There are ways Windows Media Player could go about this better. One way would be to create copies of each playlist with references to all the member tracks. Then as you re-rip your CDs, it then discovers the FLAC files  The copy could be tagged as a “FLAC” playlist while your existing playlist could be kept as a MP3 or WMA playlist which you could then use for portable equipment. On the other hand, Windows Media Player could work through each playlist and have them point to your FLAC re-rips.

Those of you who value open-frame computing can get on board with Windows Media Player in Windows 10 as a way to get your CDs on to the higher-quality FLAC format to see if it is right for you before committing to more expensive CD-ripping software.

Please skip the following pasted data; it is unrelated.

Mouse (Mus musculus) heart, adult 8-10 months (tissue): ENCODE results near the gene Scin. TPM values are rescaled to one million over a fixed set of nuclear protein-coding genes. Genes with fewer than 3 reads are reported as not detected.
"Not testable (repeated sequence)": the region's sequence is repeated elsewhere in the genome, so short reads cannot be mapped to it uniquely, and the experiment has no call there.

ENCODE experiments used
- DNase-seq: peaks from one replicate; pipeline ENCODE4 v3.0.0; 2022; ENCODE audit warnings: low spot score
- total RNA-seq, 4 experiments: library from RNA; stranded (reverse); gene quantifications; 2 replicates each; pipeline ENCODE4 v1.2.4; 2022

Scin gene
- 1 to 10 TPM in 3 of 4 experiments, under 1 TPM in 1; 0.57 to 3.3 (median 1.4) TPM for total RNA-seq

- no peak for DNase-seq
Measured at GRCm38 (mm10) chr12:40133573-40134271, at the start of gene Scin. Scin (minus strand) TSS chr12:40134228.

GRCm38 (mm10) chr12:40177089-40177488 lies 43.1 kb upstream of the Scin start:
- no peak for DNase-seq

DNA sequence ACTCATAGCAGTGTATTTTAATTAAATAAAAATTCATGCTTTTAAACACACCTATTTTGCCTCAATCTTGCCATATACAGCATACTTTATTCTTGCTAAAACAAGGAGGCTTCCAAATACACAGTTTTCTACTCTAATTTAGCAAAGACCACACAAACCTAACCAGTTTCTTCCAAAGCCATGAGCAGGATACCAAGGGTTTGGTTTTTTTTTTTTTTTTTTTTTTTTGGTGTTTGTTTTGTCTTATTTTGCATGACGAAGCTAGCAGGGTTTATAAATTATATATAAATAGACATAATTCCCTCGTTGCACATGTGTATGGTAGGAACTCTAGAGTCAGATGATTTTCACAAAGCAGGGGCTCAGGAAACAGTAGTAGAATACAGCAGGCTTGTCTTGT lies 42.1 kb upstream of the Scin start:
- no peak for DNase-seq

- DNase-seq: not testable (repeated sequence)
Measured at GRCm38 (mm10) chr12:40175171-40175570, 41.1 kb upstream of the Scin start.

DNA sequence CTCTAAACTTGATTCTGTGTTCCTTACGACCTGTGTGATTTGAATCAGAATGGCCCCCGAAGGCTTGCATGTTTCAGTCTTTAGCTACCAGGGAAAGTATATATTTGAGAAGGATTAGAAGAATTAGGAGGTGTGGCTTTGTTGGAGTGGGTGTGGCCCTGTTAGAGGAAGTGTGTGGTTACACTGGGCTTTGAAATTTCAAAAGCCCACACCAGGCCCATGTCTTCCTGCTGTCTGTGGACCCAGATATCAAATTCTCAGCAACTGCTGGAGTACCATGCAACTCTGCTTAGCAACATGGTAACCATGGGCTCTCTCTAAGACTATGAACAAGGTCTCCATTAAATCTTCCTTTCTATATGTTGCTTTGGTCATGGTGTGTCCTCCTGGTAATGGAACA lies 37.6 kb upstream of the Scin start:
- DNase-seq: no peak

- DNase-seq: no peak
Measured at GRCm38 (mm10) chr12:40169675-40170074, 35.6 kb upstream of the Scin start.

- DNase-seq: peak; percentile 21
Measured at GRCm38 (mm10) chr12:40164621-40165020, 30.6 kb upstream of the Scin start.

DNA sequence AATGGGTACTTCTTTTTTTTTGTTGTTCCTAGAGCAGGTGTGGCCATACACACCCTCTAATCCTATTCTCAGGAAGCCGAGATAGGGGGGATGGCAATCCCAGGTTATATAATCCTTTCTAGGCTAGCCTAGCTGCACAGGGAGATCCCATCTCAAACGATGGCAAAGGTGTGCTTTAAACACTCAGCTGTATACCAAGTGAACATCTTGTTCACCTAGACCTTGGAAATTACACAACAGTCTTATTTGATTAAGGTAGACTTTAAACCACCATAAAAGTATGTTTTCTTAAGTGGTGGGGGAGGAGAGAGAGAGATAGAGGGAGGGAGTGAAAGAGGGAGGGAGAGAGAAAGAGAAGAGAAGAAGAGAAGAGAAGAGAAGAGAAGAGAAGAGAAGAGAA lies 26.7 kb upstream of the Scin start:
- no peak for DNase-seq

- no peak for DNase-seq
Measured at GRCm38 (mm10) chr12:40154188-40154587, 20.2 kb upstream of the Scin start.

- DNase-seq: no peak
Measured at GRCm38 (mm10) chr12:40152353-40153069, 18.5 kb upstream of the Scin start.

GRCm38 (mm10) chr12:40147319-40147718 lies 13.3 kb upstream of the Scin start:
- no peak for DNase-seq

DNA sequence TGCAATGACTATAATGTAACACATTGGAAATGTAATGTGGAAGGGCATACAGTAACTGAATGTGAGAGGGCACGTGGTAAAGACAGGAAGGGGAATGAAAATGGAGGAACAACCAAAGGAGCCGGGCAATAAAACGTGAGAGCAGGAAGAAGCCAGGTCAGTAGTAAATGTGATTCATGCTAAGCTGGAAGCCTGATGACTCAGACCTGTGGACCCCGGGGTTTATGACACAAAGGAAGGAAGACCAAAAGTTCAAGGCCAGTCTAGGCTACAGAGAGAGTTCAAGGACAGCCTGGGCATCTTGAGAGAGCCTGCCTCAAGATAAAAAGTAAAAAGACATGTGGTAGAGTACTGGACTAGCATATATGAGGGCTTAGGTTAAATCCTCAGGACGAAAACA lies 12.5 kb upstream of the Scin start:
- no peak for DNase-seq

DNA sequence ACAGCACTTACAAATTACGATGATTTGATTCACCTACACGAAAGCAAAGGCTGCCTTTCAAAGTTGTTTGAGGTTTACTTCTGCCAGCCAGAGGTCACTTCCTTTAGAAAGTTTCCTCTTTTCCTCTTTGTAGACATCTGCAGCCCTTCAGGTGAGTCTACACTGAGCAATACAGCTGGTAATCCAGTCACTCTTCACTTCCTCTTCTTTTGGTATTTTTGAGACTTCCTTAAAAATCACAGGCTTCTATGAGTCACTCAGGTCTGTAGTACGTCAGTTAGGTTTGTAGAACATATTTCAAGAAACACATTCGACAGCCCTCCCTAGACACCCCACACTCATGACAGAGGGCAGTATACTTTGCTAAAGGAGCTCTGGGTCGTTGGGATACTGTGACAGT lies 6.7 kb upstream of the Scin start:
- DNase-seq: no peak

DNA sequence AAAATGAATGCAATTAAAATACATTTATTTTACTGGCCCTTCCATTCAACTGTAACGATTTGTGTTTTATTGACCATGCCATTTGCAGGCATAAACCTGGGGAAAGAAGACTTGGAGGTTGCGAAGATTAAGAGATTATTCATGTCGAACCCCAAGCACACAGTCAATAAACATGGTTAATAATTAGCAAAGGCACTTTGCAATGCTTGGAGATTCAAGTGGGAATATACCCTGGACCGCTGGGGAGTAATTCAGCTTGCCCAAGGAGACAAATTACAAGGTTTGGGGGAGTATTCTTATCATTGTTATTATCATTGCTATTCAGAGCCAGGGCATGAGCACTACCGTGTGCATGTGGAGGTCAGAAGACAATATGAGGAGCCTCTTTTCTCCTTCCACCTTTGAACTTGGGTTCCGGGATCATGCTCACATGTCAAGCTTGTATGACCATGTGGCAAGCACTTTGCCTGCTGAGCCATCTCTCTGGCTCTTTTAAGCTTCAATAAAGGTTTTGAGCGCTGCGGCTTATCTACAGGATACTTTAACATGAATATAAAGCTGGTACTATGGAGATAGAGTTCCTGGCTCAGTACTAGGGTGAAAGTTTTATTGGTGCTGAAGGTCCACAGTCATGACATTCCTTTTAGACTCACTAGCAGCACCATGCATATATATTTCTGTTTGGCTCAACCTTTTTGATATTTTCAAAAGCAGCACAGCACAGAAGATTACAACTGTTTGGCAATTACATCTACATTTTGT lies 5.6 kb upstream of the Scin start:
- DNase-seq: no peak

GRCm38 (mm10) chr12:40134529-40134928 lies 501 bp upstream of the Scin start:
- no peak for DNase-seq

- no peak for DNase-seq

Why do I still buy and rip CDs for my online music library?

Sony MAP-S1 network-capable CD receiver - an example of good CD-playing hi-fi equipment

Sony MAP-S1 network-capable CD receiver – an example of good CD-playing hi-fi equipment

When the idea of MP3s came along and there weren’t much in the way of online “download-to-own” music stores as a legitimate online music source, the way to build your online music source was to buy CDs and “rip” them to your hard disk.